Has the much-maligned Will Smith-starring, Steven Spielberg-produced "remake" of Old Boy bitten the dust? According to Latino Review, that just may be the case. Their sources are telling them that in the rights-securing process, the original Korean production company, Mandate could not come to any kind of agreement with Dreamworks, prompting the latter party to simply walk away from the deal altogether.
As some may remember, it was around this time a year ago that rumors began to surface about a collaboration between Will Smith and Steven Spielberg to westernize the Old Boy mythos. Based on Japanese manga from Garon Tsuchiya and Nobuaki Minegishi, South Korean director Chan-wook Park would adopt the story into a highly stylish 2003 film, Oldboy (no space), that remains a huge cult favorite to this day.
The story depicted a man seeking revenge after being inexplicably kidnapped and imprisoned in a sleazy hotel room for some 15 years, where he is sadistically kept alive and prevented from committing suicide. After his release, his quest for revenge for not only his imprisonment, but the death of his wife, leads him through a series of events that culminate in what may be one of the ultimate cinematic "twists" of all time. (In fact, M. Night Shyamalan might end up wanting this one.)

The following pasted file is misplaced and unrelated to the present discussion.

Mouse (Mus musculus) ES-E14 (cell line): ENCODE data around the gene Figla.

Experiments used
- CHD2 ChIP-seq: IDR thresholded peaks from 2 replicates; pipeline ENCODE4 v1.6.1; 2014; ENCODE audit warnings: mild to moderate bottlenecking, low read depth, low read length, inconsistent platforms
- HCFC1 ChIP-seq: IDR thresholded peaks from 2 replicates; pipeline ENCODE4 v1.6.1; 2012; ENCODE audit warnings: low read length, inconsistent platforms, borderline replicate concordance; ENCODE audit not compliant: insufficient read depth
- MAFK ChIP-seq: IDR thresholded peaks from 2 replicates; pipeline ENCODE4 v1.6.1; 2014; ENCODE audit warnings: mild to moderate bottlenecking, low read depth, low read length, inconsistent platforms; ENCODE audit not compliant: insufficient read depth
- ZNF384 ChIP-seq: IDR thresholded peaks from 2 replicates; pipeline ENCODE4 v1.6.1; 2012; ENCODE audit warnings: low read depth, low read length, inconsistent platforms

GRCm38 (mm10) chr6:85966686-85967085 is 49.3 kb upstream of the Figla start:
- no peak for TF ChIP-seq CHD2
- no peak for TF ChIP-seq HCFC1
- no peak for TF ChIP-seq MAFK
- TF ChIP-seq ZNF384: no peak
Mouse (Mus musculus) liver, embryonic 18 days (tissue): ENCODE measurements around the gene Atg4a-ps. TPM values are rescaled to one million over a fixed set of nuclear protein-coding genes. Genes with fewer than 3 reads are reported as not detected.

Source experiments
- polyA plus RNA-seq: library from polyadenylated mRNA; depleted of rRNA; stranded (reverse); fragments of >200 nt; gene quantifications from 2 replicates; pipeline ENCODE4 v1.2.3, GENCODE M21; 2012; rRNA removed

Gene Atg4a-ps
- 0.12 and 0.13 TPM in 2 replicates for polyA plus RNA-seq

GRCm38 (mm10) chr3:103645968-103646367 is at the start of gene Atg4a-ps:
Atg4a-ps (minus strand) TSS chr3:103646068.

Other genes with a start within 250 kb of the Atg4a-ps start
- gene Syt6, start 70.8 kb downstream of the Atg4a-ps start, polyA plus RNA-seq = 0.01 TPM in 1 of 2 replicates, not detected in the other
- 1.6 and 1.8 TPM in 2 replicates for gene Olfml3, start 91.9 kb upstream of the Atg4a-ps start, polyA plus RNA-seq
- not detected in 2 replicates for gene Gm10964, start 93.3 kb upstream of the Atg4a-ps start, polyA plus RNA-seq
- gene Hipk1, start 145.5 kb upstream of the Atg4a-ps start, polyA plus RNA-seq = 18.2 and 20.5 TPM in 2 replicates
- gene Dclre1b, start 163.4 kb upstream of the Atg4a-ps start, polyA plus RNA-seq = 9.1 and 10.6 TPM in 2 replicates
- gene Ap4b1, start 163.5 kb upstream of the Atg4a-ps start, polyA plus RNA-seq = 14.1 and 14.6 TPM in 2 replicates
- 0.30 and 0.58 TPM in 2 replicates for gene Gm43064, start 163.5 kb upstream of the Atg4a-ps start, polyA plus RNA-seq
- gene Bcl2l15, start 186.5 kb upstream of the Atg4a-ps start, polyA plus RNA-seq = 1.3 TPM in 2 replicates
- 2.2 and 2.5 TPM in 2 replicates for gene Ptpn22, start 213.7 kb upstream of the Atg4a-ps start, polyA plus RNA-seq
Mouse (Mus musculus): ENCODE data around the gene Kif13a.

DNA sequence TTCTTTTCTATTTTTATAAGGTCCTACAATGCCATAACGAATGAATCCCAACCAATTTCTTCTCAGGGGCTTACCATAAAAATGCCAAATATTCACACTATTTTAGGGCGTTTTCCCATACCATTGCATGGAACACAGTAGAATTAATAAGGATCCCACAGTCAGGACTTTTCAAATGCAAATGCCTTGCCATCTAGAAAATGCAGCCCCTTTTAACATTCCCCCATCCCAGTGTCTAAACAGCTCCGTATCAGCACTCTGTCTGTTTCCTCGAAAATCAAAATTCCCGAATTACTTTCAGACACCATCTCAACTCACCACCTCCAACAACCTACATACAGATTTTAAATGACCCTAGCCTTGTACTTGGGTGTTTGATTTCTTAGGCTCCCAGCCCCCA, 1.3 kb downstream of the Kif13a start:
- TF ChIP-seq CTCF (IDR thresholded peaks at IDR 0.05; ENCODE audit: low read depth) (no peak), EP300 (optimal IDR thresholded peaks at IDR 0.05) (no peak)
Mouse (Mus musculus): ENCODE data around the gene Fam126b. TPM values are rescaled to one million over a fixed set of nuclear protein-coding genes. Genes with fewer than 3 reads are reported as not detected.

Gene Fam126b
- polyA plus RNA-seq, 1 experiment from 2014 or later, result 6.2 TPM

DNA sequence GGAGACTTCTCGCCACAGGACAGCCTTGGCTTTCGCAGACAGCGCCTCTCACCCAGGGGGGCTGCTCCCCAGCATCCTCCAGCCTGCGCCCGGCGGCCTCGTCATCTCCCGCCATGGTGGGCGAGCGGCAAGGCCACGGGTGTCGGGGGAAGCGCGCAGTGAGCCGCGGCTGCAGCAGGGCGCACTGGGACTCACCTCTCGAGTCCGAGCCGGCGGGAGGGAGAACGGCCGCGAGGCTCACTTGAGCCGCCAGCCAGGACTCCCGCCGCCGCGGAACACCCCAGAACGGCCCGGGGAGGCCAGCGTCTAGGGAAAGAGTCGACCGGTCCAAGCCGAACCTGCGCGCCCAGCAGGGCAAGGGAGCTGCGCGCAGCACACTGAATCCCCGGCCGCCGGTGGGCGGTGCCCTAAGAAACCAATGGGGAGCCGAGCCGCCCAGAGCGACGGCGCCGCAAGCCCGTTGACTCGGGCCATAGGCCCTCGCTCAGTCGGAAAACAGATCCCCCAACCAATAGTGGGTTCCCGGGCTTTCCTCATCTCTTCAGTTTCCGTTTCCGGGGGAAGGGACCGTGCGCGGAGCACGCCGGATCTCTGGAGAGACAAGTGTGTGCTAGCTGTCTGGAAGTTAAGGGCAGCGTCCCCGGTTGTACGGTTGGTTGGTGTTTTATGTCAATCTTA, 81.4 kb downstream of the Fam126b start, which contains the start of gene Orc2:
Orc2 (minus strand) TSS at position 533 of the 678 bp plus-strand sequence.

The original intent of Smith and Spielberg was not to simply remake the Park film, but rather, to go back to the source material itself. It was speculated that they would create something that may have been more accessible to American audiences. Exactly what a collaboration of Will Smith and Steven Spielberg could do with a dark, violent story filled with bodily maming, and incest, is something we will probably never know. (Although our very own Stephen Johnson has suggested that Tom Hanks may get a hold of the project. Frankly, my money's on TV's Patrick Duffy.)
The fact remains that, despite being a great fan favorite and big-time summer movie fodder, Will Smith would have had some heavy duty issues to tackle if he were to take on this role. He can really only pull off being a "semi-serious" action hero. Even in the Omega Man-inspired I Am Legend, which depicted a post apocalyptic world where Smith is living life alone amongst a city full of zombies, he still comes off somewhat as a clown. Old Boy, while lacking zombies and the end of the world, is some pretty serious stuff. Westernize it too much, or fill it with "zany one-liners," and it would have been doomed. Besides, the average moviegoer may not be thrilled about exactly WHO Will Smith's character would have been "getting jiggy with." Consider the failure of the negotiations as a blessing in disguise.
It therefore seems that über-leet cult Asian Cinema addicts may be sleeping a little easier knowing that this sacred cow is safe -- for now, anwyay. (There's always the possibility of an Uwe Boll version, right?)